My adoration for Pauline Oliveros is well established. I have written on the composers life and work many times in the past. Annea Lockwood, whose efforts are nearly as close to heart, has not been attended to enough. Lockwood is among the most radical and striking voices of her generation of British composers – continuously breaking ground from the 1960’s on. She has lived and worked in England, New Zealand, and the United States, and, with Oliveros and Jocy De Oliveira, was one of a tiny handful of female composers to have been invited to contribute the legendary Source: Music of the Avant-Garde. Though most recognized for her work with glass – bowed, struck, resonating, and broken, her output is vast and incredibly diverse and worth exploring at length.
Anna Lockwood – Glass World Of Anna Lockwood (1970)
In 1972, Lockwood and Oliveros both found themselves in the Bay Area, and met for the first time – instigating a live radio discussion on the Ode to Gravity program on KPFA-FM, and a performance of an number of Lockwood’s works by an ensemble which included Don Buchla, Barry Conyngham, John Lifton, Joanna Brouk, Tony Gnazzo, Richard Friedman, Allen Strange, John Dinwiddie, Tom Zahuranec, and Harvey Matusow, as well as a tape work. It’s an incredible document which we are very lucky to have found preserved. It encounters Oliveros and Lockwood expressing a deep awareness and respect for the other’s work, caught in a drifting and beautifully unordered conversation about dreams, meditation and aspects of their own work. It is a lovely window into the thoughts, enthusiasms, and personalities of these wonderful artists – a lost moment, frozen in time. In the history of the feminist avant-garde, this is a singular event – equally a fantastic opportunity to explore the broader and less recognized aspects of Lockwood’s incredible body of work. Sink in and enjoy, taking its beautiful spirit into your day.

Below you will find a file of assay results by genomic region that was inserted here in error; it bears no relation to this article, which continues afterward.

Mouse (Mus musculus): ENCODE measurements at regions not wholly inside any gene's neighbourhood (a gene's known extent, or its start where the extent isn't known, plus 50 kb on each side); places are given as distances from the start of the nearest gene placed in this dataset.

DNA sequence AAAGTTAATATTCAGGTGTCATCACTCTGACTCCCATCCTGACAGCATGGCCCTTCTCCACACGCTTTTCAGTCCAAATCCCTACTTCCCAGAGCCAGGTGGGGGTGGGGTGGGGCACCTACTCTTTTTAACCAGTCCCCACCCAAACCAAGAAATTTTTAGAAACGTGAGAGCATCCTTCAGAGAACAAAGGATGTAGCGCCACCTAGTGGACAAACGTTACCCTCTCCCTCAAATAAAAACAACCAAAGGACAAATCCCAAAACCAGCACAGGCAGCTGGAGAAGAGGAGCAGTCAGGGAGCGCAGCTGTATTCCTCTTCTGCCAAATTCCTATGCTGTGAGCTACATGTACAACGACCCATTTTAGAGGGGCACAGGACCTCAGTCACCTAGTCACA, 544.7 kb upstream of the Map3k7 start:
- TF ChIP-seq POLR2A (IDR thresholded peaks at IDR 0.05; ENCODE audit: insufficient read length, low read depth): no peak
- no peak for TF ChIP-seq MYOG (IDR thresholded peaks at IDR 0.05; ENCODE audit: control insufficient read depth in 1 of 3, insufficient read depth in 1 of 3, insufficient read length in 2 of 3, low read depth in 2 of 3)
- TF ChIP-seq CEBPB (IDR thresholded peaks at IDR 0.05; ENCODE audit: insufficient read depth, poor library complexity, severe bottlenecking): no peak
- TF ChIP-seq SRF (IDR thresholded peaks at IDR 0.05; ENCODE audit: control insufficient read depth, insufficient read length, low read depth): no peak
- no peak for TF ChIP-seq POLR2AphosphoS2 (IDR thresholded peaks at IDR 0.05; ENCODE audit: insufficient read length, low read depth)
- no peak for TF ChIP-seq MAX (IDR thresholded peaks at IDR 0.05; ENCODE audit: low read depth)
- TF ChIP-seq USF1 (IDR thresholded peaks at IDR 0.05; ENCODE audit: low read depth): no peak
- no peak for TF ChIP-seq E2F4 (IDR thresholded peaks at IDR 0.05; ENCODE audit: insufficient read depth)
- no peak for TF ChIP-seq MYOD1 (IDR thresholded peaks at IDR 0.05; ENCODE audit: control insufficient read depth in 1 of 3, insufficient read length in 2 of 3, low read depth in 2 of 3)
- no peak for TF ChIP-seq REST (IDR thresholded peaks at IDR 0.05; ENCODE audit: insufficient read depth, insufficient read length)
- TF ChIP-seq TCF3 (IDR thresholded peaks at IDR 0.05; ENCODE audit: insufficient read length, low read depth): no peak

The broadcast recording comes courtesy of Other Minds (www.otherminds.org and http://www.radiOM.org)
Annea Lockwood and Pauline Oliveros on Ode to Gravity, December 1972
Note: The program is in two parts, advance the player froward to hear the second.